Bernadette Coveney Smith truly is a pioneer. In 2004, when gay marriage became legal in Massachusetts she launched her wedding planning business, It’s About Time, which later became 14 Stories in 2009. I was really touched by her entrepreneurial journey, when she submitted her Soul Story to Sage Wedding Pros. Her desire to start a wedding planning business grew out of her experience planning events for not-for-profits, coupled with this landmark time in history. The 14 Stories blog, Weddings Redefined is a TREASURE TROVE of education on everything from gay wedding traditions to gay wedding protocol. Thank you, Bernadette for all of your knowledge and insight! I learn so much from you every day.
Bernadette Coveney Smith
Owner, 14 Stories
Why did you start your business?
I started my business when gay marriage first became legal in Massachusetts, back in 2004. It was a very historical time in our state with tons of people protesting for and against gay marriage. I was planning events for a nonprofit, going to all the gay marriage rallies at the State House. It was an inspiring time that led to a business idea. I thought, “There’s going to be some pent-up demand for gay weddings! I might as well become a gay wedding planner!” So I recruited a business partner (who has since left the company) that knew more about weddings than I did, and together we took a giant leap of faith and began planning these extraordinary, historical weddings. Massachusetts was the first state to legalize gay marriage but now my firm plans gay weddings anywhere else they are legal.
What book do you recommend to new business owners?
I love the book Built to Last. I began an MBA program shortly after starting the company and this book was in the curriculum. I love the tons of real world examples and still have all of my Big Hairy Audacious Goals written down from 2004. It’s the kind of book that dares to you to push yourself, to think beyond the now and envision the potential of your business. The framework that the book provides just makes sense.
Do you have any cool goal-setting tips to share with us?
I’m honestly more about the goal implementation than the setting. You can set goals all day long but they are useless unless you get off your butt and do something. I love this quote by Simon Bailey: “A moment creates momentum and momentum creates monumental results. When you want to give up…just remember it’s only a moment!”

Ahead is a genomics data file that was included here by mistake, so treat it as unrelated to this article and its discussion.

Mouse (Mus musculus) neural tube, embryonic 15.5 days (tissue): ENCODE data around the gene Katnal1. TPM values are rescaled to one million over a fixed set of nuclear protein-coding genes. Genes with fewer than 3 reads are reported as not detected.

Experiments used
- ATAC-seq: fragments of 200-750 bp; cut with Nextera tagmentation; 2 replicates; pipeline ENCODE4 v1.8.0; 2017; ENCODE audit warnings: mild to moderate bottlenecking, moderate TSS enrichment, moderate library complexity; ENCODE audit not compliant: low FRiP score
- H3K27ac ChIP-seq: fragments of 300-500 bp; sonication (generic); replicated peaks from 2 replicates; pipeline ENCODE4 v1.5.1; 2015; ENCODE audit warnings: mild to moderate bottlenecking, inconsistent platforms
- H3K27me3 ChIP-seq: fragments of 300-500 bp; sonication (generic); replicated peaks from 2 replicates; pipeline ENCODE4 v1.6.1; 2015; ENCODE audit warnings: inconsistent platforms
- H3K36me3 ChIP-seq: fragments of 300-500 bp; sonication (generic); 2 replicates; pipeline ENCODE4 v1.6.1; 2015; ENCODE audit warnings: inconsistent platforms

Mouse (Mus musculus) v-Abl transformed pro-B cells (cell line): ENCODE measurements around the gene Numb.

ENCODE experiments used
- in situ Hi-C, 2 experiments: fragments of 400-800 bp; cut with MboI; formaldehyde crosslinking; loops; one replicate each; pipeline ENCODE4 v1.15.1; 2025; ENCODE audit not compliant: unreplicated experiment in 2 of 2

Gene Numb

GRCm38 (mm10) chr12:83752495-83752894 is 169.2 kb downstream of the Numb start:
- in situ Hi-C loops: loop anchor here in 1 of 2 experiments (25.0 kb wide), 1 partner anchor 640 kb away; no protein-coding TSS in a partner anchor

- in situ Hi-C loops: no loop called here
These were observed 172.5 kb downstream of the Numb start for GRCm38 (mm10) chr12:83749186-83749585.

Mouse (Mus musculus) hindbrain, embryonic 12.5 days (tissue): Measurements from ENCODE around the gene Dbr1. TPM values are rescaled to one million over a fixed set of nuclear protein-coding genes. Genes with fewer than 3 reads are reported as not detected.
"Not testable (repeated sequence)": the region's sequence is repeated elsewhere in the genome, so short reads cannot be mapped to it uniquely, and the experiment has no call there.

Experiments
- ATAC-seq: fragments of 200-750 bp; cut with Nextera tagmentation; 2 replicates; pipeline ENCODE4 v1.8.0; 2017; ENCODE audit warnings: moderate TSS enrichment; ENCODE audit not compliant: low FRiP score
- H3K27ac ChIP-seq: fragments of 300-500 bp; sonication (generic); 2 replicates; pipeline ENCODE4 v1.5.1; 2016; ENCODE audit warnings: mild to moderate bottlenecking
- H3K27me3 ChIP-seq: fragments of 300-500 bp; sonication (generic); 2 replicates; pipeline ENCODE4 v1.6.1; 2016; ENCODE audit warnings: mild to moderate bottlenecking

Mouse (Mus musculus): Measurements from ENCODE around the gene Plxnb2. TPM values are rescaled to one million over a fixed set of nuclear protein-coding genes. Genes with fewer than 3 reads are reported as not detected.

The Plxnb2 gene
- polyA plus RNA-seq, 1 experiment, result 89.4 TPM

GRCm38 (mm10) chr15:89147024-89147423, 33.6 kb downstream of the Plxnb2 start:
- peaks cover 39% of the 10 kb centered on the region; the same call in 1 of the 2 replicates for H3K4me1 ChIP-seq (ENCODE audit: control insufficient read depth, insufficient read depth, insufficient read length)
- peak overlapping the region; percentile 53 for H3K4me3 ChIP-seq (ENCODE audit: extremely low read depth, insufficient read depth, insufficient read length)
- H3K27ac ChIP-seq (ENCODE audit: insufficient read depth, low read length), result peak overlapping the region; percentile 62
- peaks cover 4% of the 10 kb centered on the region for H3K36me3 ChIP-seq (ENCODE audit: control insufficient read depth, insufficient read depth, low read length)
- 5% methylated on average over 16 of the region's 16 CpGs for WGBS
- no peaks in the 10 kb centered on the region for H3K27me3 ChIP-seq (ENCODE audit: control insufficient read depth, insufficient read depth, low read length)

I often say that I “dream in logistics” and am “fueled by momentum.” For me, goal-setting is very rarely a structured exercise but something that is inspired by the voids I see in the wedding industry. My goals also come from figuring out ways to bring the things I’m passionate about into my work as a wedding planner (things like training and public speaking). I frequently throw stuff up and see what sticks – in a small, nimble company like mine, goals can be experimented with through trial and error and tweaked along the way.
I achieve big goals by simply turning them into smaller tasks. That’s how I get through the day – I have to do something, or I’ll do nothing at all. But once I get started, it’s hard to stop, my mind is active and ready to roll. That’s why I love Simon’s quote.
I also work very well when being held accountable by others. My wife is very good at pushing me and so is my mentor Sean Low. He has been a major supporter and fan of my work and when we speak, he pushes me to challenge myself. I take diligent notes after our meetings and always keep two ongoing handwritten, always updated lists: Business strategy tasks and Wedding planning tasks (note that I said tasks, not goals).
What do you find to be the biggest challenge as a business owner?
My current biggest challenge is staying focused on my business 12 months a year. In New England where some years it snows six months out of the year, we don’t plan a ton of events outside of May-October. I can get really bored, restless and down in the dumps December through February. While I’ve diversified my revenue streams (in part, by offering elopement packages), the reality is that cash flow is inconsistent in the late fall and winter. The good news is that this winter I’ll have a newborn baby to distract me and I know I’ll be grateful for that down time!
If you were starting your business all over again, what would you have done differently?
I would have educated myself more on event design and encouraged my earlier clients (many of whom were in their 40s and 50s) to do simple things like upgrade their linens and bring in lighting in order to have a more visually arresting event. I also would been more diligent about having the photographers I worked with back then take photos of the details that make for good editorial.
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